An environmental report for a rail expansion project at a Central California refinery that some East Bay residents fear would bring crude oil trains almost a mile long through their communities will be reissued and subjected to a new round of public comment, a San Luis Obispo County planning official said.
The Phillips 66 Santa Maria Refinery Rail Spur Extension Project envisions the delivery of crude oil by trains consisting of 80 tank cars and associated locomotives and supporting cars, according to the draft report.
Many East Bay environmentalists say they fear the trains could carry highly flammable, light crude from the Bakken oil fields in North Dakota and Canada through the East Bay.
This week, the Berkeley and Richmond city councils voted unanimously to oppose the transport of crude oil by rail through the East Bay, adding to a large body of commentary previously submitted during the draft report's initial public comment period.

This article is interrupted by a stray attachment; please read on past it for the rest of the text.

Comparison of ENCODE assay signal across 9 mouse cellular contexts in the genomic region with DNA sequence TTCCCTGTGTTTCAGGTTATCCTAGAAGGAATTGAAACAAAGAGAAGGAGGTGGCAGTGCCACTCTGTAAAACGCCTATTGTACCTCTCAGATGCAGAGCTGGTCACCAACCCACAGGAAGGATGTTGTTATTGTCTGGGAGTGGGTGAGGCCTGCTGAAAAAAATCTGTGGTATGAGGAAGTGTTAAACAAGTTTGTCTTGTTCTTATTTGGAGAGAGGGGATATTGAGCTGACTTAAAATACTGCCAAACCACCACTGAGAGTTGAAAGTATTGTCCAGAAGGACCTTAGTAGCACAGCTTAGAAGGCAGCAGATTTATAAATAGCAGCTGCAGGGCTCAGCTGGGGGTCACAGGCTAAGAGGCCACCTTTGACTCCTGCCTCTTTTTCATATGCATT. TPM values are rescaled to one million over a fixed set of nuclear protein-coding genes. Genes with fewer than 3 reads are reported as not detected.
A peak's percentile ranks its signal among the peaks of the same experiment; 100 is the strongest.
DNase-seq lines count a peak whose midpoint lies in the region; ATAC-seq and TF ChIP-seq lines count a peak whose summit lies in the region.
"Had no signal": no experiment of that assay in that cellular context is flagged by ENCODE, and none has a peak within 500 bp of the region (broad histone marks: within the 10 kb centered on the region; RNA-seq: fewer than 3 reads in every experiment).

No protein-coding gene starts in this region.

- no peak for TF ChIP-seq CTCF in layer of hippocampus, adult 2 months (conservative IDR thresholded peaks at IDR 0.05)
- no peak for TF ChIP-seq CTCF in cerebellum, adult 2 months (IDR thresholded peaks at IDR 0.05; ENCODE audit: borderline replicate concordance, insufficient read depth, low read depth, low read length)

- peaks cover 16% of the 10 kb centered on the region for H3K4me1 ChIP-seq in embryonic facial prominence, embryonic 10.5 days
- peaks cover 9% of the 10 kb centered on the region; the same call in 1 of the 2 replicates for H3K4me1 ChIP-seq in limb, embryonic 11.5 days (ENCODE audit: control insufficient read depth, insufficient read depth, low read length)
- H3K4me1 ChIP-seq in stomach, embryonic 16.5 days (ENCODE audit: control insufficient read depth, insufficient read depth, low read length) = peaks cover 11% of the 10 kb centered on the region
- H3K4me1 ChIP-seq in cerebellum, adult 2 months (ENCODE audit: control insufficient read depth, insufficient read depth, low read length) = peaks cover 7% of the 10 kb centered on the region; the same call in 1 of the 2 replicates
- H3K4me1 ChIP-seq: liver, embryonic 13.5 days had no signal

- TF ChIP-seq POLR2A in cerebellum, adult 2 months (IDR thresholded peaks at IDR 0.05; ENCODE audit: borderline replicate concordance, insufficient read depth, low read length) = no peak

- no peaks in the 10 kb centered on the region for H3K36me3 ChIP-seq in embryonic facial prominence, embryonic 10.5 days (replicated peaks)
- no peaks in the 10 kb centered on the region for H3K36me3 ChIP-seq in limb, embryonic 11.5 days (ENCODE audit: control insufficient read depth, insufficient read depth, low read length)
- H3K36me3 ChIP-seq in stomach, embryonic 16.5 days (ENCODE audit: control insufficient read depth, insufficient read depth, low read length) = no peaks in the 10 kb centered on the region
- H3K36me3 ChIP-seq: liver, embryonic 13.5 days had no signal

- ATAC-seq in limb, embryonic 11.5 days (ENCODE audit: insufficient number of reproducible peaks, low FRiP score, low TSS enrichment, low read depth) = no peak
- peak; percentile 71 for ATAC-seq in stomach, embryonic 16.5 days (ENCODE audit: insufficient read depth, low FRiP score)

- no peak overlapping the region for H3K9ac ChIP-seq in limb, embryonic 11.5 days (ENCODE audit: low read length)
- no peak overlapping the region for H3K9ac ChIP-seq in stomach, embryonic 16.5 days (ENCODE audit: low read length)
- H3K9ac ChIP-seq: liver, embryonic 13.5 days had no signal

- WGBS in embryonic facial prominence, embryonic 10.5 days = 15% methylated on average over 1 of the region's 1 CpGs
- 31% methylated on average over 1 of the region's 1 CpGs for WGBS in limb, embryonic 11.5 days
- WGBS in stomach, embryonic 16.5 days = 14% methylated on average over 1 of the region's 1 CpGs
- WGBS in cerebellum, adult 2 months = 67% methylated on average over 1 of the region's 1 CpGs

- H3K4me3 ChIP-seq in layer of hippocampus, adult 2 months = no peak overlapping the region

Murry Wilson, environmental resource specialist for the San Luis Obispo County Department of Planning and Building, said his agency decided to recirculate the draft report due to the large volume and nature of comments received.
"In particular, the recirculated draft will address indirect impacts resulting from the project along the railroad's mainline outside of (San Luis Obispo) County's borders," Wilson said in an email, adding he does not know when the revised document will be completed.
Phillips 66 spokesman Dean Acosta said this week the Santa Maria refinery is "configured to run the heavier California crudes," but he stopped short of saying the refinery would not receive Bakken crude.
Aaron Hunt, spokesman for the Union Pacific Railroad, which serves Santa Maria and also owns the tracks that carry Amtrak's Capitol Corridor and Coast Starlight trains through the East Bay and South Bay, said a decision on the route would be made "at a later date."
Contact Tom Lochner at 510-262-2760. Follow him at twitter.com/tomlochner